The importance of up-scaling efforts to prevent violence against women is increasingly being acknowledged both by the international community and by civil society organizations. The SASA! methodology is a ground-breaking community View More
The importance of up-scaling efforts to prevent violence against women is increasingly being acknowledged both by the international community and by civil society organizations. The SASA! methodology is a ground-breaking community mobilization approach developed by Raising Voices for the primary prevention of violence against women and HIV transmission. The methodology has been rigorously evaluated through a randomized controlled trial which demonstrated that SASA! is an effective approach, leading to a 52 per cent reduction in the risk of physical partner violence against women in communities where it was implemented. As a result, a wide range of actors, including NGOs, governments, UN agencies and faith-based groups are up-scaling implementation of this innovative and evidence-based approach. Currently, the SASA! methodology is being implemented in over 20 countries by more than 60 organizations. From 2010 to 2012, the UN Trust Fund supported Raising Voices’ first cohort of organizations across Eastern and Southern Africa to up-scale the SASA! methodology. Building on the learning from this previous grant as well as the increasing requests around the world to implement SASA!, this project works to meet the need for improved learning from, and guidance for, the wide range of organizations using and/or planning to use the SASA! methodology. Raising Voices collaborates with three partner organizations implementing SASA!—in rural Tanzania, in refugee camps in Kenya and in a community in Haiti—to improve guidance on how to adapt the methodology most effectively, maximizing the efficiency and cost-effectiveness of interventions. To date, two rounds of data collection have occurred in the research sites leading to key lessons about how to adapt the SASA! methodology in diverse settings. For example, in Kenya, SASA! is being adapted in the Dadaab Refugee Camp by the International Rescue Committee across their prevention work. Overall the methodology has been highly regarded by project staff and participants. The data collected to date shows that behaviours and attitudes are changing and community members are explicitly denouncing all forms of violence against women as unacceptable. Important lessons are also being learned though, on the importance of actively involving religious leaders and adapting the materials to suit the Somali culture prevalent in the camp. Tools will now be developed for use by other NGOs to help adapt the successful methodology to other contexts.Hide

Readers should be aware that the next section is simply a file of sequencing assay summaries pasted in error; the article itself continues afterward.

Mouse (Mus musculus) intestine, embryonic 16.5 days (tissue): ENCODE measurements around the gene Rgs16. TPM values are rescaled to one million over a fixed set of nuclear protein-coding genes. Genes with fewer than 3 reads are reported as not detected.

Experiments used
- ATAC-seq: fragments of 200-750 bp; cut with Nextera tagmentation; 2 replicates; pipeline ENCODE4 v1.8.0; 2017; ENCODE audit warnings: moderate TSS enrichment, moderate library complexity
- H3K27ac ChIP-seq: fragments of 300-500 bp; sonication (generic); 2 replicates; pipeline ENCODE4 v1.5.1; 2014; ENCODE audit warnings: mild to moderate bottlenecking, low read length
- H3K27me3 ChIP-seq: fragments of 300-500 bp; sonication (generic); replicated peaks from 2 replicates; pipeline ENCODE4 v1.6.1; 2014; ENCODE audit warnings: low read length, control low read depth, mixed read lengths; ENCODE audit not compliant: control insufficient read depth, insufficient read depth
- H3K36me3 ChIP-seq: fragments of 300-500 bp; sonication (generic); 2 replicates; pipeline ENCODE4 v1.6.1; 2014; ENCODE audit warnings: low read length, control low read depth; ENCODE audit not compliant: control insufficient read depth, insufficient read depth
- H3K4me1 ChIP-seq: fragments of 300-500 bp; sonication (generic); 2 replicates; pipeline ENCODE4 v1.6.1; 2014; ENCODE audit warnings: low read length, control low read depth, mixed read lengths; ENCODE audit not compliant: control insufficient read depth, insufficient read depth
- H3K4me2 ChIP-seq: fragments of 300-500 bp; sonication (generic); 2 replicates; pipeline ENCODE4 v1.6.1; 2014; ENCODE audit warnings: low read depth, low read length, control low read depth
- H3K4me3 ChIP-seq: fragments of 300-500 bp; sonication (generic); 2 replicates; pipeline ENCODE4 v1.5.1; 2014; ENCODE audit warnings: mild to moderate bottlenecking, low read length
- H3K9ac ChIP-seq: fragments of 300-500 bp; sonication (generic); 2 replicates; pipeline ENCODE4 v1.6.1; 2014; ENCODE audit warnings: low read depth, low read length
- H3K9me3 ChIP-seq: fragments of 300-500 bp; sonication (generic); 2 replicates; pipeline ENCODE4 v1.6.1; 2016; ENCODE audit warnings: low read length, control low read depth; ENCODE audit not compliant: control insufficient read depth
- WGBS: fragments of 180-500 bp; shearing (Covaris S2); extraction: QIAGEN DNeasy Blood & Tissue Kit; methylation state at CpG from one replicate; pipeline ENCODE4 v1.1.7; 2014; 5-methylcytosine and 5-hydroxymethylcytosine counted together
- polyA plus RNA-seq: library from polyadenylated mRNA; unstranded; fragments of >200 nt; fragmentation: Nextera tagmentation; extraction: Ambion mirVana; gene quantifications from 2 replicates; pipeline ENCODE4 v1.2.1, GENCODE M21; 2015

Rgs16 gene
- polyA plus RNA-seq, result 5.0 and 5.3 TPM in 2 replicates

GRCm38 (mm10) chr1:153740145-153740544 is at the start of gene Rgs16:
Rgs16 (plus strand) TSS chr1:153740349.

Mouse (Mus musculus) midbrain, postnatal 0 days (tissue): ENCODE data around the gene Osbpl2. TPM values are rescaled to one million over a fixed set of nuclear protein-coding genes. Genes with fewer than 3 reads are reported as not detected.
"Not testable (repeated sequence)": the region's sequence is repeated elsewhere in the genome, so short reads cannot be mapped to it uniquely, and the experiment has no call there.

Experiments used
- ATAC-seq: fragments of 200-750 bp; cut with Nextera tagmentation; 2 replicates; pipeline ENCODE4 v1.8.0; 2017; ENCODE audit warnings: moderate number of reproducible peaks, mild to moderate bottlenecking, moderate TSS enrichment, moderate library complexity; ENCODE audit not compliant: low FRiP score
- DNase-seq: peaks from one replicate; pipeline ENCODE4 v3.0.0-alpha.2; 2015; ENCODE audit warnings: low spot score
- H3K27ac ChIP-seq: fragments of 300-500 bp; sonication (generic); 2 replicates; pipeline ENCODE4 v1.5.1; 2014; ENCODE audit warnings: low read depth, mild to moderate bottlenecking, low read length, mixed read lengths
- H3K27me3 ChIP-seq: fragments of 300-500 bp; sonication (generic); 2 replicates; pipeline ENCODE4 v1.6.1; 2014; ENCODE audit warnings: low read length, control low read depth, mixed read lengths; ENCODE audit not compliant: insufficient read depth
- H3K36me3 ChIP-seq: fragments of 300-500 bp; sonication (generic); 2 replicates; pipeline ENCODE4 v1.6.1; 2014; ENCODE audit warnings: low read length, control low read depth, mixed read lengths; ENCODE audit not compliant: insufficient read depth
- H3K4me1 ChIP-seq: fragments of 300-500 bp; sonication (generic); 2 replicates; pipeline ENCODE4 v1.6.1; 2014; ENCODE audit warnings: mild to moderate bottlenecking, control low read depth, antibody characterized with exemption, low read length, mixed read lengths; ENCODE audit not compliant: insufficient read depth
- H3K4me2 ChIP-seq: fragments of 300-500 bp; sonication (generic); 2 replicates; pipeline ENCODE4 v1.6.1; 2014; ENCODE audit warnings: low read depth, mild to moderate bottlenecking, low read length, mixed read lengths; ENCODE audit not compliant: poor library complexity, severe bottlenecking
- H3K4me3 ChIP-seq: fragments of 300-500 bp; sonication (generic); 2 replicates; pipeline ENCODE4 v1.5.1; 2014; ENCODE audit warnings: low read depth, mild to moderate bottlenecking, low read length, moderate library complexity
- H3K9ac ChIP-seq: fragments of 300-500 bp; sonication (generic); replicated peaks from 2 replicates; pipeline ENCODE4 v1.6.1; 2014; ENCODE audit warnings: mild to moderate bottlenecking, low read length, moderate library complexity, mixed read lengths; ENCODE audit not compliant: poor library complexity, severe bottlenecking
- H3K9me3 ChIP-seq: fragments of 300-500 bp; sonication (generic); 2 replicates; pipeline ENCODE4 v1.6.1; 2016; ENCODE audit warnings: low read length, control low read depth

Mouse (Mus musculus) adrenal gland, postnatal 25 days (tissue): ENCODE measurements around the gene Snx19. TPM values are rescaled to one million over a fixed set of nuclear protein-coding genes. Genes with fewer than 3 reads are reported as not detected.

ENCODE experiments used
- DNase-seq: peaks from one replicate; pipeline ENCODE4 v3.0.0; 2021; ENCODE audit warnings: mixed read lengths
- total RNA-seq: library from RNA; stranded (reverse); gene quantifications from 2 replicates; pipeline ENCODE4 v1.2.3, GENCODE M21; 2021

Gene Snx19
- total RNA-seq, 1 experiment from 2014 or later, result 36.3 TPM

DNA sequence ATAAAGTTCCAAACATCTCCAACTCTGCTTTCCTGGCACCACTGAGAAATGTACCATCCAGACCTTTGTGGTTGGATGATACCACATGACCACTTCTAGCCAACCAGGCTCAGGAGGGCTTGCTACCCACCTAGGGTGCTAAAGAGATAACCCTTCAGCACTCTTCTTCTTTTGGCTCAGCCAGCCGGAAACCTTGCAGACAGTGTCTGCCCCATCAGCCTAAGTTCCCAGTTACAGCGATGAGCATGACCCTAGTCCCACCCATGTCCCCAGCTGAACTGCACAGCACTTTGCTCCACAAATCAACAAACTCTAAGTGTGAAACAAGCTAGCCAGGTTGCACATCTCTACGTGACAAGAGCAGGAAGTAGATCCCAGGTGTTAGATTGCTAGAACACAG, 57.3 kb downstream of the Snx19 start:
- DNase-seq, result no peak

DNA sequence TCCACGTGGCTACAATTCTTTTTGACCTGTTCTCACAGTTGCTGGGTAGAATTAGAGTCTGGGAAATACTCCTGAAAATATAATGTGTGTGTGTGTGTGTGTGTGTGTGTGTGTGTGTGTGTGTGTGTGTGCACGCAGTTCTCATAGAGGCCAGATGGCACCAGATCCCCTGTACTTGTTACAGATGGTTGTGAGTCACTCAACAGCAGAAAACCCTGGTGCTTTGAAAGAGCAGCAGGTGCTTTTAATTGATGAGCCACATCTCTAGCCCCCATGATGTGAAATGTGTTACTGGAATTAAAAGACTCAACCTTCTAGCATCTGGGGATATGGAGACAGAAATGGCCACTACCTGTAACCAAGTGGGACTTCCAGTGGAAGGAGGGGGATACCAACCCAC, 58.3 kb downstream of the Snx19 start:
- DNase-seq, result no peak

Women with mental disabilities held in Serbia’s institutions often suffer multiple forms of violence. A recent study by Mental Disability Rights Initiative-Serbia (MDRI-S) uncovered multiple forms of violence, including forced medical View More
Women with mental disabilities held in Serbia’s institutions often suffer multiple forms of violence. A recent study by Mental Disability Rights Initiative-Serbia (MDRI-S) uncovered multiple forms of violence, including forced medical treatment such as the administration of contraceptives without informed consent, and forced abortions and sterilization.
The UN Trust Fund to End Violence against Women is supporting a project run by MDRI-S, a not-for-profit organization that advocates for the rights of women with mental disabilities, with a small grant. MDRI-S is the first organization in Serbia bringing the lives and narratives of women with mental disabilities living in custodial institutions to the attention of the public. MDRI-S advocates for the deinstitutionalization of people with mental disabilities and for the model of living in residential assisted living centers, while at the same time it invests in improving conditions of women still living in custodial institutions by sensitizing service providers to women’s needs.
MDRI-S has brought together numerous policy makers from government, parliament and independent bodies such as the Ombudsman and Commissioner for Equality, to present the findings of their research and recommendations for change. MDRI-S has so far trained 60 service providers on how to address violence against women with mental disabilities in custodial institutions. By involving policy makers and service providers, MDRI-S is ensuring that those working directly with women with mental disabilities are sensitized to have the information needed to prevent abuse from occurring, and encourages policy makers to become advocates and actors for deinstitutionalization.Hide